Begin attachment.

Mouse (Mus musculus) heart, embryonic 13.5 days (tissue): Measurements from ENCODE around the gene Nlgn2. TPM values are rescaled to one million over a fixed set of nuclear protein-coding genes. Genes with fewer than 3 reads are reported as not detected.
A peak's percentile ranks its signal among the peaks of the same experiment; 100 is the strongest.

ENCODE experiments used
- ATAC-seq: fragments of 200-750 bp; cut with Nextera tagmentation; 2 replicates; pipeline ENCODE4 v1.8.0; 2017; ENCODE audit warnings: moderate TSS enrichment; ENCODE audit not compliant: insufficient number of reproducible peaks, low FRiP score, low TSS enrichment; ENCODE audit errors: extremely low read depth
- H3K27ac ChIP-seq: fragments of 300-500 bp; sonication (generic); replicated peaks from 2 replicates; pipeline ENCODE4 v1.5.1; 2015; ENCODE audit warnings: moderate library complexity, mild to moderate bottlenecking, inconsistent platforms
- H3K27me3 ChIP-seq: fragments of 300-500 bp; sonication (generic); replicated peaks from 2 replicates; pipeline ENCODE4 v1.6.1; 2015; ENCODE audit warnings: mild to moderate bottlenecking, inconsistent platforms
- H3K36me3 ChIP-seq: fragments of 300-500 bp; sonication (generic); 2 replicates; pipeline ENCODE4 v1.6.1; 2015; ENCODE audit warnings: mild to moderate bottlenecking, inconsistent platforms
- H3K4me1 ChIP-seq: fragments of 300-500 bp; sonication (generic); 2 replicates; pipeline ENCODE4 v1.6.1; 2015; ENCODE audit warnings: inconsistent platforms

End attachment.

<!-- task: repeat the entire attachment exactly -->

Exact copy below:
Mouse (Mus musculus) heart, embryonic 13.5 days (tissue): Measurements from ENCODE around the gene Nlgn2. TPM values are rescaled to one million over a fixed set of nuclear protein-coding genes. Genes with fewer than 3 reads are reported as not detected.
A peak's percentile ranks its signal among the peaks of the same experiment; 100 is the strongest.

ENCODE experiments used
- ATAC-seq: fragments of 200-750 bp; cut with Nextera tagmentation; 2 replicates; pipeline ENCODE4 v1.8.0; 2017; ENCODE audit warnings: moderate TSS enrichment; ENCODE audit not compliant: insufficient number of reproducible peaks, low FRiP score, low TSS enrichment; ENCODE audit errors: extremely low read depth
- H3K27ac ChIP-seq: fragments of 300-500 bp; sonication (generic); replicated peaks from 2 replicates; pipeline ENCODE4 v1.5.1; 2015; ENCODE audit warnings: moderate library complexity, mild to moderate bottlenecking, inconsistent platforms
- H3K27me3 ChIP-seq: fragments of 300-500 bp; sonication (generic); replicated peaks from 2 replicates; pipeline ENCODE4 v1.6.1; 2015; ENCODE audit warnings: mild to moderate bottlenecking, inconsistent platforms
- H3K36me3 ChIP-seq: fragments of 300-500 bp; sonication (generic); 2 replicates; pipeline ENCODE4 v1.6.1; 2015; ENCODE audit warnings: mild to moderate bottlenecking, inconsistent platforms
- H3K4me1 ChIP-seq: fragments of 300-500 bp; sonication (generic); 2 replicates; pipeline ENCODE4 v1.6.1; 2015; ENCODE audit warnings: inconsistent platforms